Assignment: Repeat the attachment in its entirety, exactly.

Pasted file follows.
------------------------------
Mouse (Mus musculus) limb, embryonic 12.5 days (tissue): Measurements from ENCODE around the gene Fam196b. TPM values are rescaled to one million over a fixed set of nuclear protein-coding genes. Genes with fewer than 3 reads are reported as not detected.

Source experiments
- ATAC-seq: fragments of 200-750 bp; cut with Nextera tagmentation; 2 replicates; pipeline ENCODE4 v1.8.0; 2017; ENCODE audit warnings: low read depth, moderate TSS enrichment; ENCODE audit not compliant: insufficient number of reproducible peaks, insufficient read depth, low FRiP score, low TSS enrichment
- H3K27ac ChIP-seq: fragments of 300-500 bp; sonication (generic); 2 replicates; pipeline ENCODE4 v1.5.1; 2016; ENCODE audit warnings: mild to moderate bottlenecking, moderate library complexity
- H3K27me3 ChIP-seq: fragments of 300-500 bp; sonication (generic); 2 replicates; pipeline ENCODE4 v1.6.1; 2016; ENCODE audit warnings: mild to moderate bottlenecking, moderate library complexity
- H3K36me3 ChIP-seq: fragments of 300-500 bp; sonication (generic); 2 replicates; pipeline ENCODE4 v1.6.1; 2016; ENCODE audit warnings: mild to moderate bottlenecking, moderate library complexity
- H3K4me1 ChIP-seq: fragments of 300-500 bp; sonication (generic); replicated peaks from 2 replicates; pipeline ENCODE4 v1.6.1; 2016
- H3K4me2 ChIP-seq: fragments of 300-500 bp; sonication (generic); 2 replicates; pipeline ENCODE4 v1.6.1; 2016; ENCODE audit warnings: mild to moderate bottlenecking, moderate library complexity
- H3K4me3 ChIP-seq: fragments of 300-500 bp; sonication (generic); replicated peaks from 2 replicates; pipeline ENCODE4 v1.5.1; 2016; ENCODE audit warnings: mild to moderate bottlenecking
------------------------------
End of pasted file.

Mouse (Mus musculus) limb, embryonic 12.5 days (tissue): Measurements from ENCODE around the gene Fam196b. TPM values are rescaled to one million over a fixed set of nuclear protein-coding genes. Genes with fewer than 3 reads are reported as not detected.

Source experiments
- ATAC-seq: fragments of 200-750 bp; cut with Nextera tagmentation; 2 replicates; pipeline ENCODE4 v1.8.0; 2017; ENCODE audit warnings: low read depth, moderate TSS enrichment; ENCODE audit not compliant: insufficient number of reproducible peaks, insufficient read depth, low FRiP score, low TSS enrichment
- H3K27ac ChIP-seq: fragments of 300-500 bp; sonication (generic); 2 replicates; pipeline ENCODE4 v1.5.1; 2016; ENCODE audit warnings: mild to moderate bottlenecking, moderate library complexity
- H3K27me3 ChIP-seq: fragments of 300-500 bp; sonication (generic); 2 replicates; pipeline ENCODE4 v1.6.1; 2016; ENCODE audit warnings: mild to moderate bottlenecking, moderate library complexity
- H3K36me3 ChIP-seq: fragments of 300-500 bp; sonication (generic); 2 replicates; pipeline ENCODE4 v1.6.1; 2016; ENCODE audit warnings: mild to moderate bottlenecking, moderate library complexity
- H3K4me1 ChIP-seq: fragments of 300-500 bp; sonication (generic); replicated peaks from 2 replicates; pipeline ENCODE4 v1.6.1; 2016
- H3K4me2 ChIP-seq: fragments of 300-500 bp; sonication (generic); 2 replicates; pipeline ENCODE4 v1.6.1; 2016; ENCODE audit warnings: mild to moderate bottlenecking, moderate library complexity
- H3K4me3 ChIP-seq: fragments of 300-500 bp; sonication (generic); replicated peaks from 2 replicates; pipeline ENCODE4 v1.5.1; 2016; ENCODE audit warnings: mild to moderate bottlenecking